Isn't this harassment, what they're doing? Stalking of some sort? Why aren't they arrested and fined and sued and what else? Why aren't they just beat up, for a change? I'm sorry but if this was any funeral I attended I would probably break one of the ten commandments. And if Dawkins ever needed proof that these puritans abuse their children...

"You know, when atheists cherrypick verses from the bible to illustrate whatever point they want to make, completely ignoring things like the larger cultural/historical context..."
-- Kevin

That's like saying Jeffrey Dahmer was convicted because they cherry-picked certain episodes of his life.

Andyo, to discard any philosophy or school of thought based on a single data point inconsistent with the message as a whole would be ridiculous. We do not abandon science as soon as we find a piece of data that doesn't match the current scientific viewpoint. We reinvestigate, sometimes we discard the data as a fluke, other times we leave it as something to continue pondering, and sometimes (after a lot of additional verification) we adjust our understanding of science as a whole.

I agree that many (most?) Christians are often too quick to assume they understand the bible's position on a particular topic and willing to adjust their beliefs based on those interpretations. I'm a big fan of science, and not an especially big fan of the bible (I do not view it as infallible), so you don't need to educate me on the relative merits of one vs. the other. But if anything the bible (being thousands of years old, written in different languages, by radically different non-western cultures) should be a lot harder to analyze based on a single reading of a single verse.

My point (which I stand by) is that the previous comment regarding that verse in particular sounds exactly like the arguments I hear from creationists. They pick a particular instance of one 'bad' data point, and try to make the case that since that point is bad/wrong, then the entire larger scientific philosophy must also be wrong. They approach with such a bias, that we are not surprised that they are unwilling to consider that the explanation might be more complex than it seems on the surface. But it makes for a nice quick jab (e.g. "The eye is so complex it couldn't have evolved.") that, although easy to refute, takes time, consideration, and an open mind.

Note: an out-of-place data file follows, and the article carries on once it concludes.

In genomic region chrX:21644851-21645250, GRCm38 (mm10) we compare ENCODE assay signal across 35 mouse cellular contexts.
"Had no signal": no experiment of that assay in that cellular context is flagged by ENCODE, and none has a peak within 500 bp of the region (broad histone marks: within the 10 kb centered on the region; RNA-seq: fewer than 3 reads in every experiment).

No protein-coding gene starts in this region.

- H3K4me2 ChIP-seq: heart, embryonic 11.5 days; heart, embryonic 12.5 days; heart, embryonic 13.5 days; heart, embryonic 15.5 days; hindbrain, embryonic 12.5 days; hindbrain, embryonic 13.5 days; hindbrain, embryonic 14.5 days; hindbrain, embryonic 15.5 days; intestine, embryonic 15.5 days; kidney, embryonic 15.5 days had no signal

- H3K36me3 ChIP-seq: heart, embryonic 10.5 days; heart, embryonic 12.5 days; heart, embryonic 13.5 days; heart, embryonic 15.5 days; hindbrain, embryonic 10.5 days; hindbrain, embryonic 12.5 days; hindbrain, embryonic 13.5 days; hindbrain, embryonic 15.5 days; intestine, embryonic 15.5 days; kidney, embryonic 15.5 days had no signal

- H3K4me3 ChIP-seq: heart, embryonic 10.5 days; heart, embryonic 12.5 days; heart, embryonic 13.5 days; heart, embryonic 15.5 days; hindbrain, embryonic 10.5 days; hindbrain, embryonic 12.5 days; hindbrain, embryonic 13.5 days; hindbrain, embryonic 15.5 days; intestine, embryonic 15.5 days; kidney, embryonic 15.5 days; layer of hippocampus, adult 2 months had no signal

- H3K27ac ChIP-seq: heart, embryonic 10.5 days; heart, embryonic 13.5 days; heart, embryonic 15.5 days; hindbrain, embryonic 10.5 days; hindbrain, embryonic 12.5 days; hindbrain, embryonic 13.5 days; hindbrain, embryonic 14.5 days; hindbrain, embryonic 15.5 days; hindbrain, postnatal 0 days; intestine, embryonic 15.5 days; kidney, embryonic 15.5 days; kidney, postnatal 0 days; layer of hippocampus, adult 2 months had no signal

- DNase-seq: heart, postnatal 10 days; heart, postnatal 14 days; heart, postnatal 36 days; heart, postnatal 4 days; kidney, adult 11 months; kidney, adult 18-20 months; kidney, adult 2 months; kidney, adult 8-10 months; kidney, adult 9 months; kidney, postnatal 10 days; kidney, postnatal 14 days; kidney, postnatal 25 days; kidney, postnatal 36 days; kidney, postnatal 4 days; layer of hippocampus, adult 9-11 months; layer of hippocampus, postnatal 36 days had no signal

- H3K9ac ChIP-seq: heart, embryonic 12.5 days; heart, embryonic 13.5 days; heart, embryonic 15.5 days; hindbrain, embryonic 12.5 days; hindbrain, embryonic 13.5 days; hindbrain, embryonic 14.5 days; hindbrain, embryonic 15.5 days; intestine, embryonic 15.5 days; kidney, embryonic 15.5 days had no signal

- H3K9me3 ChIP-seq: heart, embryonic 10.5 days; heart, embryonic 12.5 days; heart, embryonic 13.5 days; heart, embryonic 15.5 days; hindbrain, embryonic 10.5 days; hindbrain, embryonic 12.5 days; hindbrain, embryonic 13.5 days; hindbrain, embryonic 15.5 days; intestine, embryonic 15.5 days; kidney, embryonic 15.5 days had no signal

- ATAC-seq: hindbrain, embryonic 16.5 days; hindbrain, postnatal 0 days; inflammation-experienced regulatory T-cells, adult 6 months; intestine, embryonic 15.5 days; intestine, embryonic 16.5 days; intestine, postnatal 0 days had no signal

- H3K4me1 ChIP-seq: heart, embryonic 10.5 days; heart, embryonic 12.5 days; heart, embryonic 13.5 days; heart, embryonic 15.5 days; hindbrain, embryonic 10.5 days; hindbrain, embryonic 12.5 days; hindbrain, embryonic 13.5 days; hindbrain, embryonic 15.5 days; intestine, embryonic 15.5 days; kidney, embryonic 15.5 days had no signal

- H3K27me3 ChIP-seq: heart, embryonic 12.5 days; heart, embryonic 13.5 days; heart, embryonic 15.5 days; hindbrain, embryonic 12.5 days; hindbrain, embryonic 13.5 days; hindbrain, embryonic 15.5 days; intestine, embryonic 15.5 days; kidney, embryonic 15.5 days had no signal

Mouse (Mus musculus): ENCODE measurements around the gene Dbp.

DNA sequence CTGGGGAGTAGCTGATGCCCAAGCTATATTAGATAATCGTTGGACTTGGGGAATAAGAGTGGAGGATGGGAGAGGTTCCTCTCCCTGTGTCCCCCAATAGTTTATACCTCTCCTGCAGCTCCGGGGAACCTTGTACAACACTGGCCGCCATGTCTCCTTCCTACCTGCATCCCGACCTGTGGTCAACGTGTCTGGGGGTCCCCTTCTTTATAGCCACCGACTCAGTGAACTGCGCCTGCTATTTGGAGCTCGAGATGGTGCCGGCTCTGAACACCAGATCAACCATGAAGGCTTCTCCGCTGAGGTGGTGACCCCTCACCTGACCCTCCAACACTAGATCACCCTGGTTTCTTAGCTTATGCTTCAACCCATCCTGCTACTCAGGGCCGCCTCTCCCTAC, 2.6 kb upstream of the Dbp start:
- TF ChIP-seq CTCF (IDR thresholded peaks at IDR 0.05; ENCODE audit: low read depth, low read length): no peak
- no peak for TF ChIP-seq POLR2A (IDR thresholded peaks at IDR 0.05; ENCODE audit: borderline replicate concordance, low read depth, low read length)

Just saying 'Jesus was a racist', is about as well considered as my example above. The author assumed he could speak for Jesus' intention by the statement, and didn't mention, for example, that in the next two verses, Jesus hailed the Canaanite woman and granted her the miracle she asked for. Why leave that out, except to try to make his point stronger, knowing that praising someone and healing their child wouldn't really help the argument that this person was a racist?

That's like saying Jeffrey Dahmer was convicted because they cherry-picked certain episodes of his life.

Next time use Hitler as your example. This type of logical fallacy always works best when you invoke Hitler.

I missed Louis Theroux again? Meh, wanted to watch this.

They all gather together to protest. One or two grenades or a very large truck ought to solve the problem. Sorry, I automatically hate these people with every fiber of my being. They are worse than Chuck Missler proving evolution is false by opening a jar of peanut butter. I'll see you all in Hell. Party at my place.

"You know, when atheists cherrypick verses from the bible to illustrate whatever point they want to make, completely ignoring things like the larger cultural/historical context..."

Do you make the same argument against the priests in their bias? For one moment, do you think that we come even remotely close to equalling the centuries full of biased priests and rabbis who preach only what they see as the "good" parts?

You're going off on a major tangent, but sure.

I was referring only to the two sides arguing today. While there are plenty of examples of people misrepresenting their opponents on both sides, I guess I just expect a certain degree of ignorance from the religious community.

I'm often disappointed that the atheist community (comprised of people who are supposed to be more rational/logical) seems to have no shortage of people making arguments just as lame as their religious opponents.

No one is making the claim that the Bible is completely filled with atrocities, but we have already heard them ad nauseam and I think it is important to focus on the not so good parts in order to find the problems. We do this in any other venue of interest: politics, government, psychology, etc. Imagine that I saw a friend about to drink a poisoned glass of milk, even if the poison represented only a small percentage of the whole. Should I include the nutritious aspects of the milk in my warning? Of course not. And although I might replace my friend's poisoned milk with a glass of pure milk, this cannot be done with the Bible without acting dishonestly or ignorantly to the alleged infallibility of its words. And mind you, the problems do not come from a small percentage of the whole, but the majority.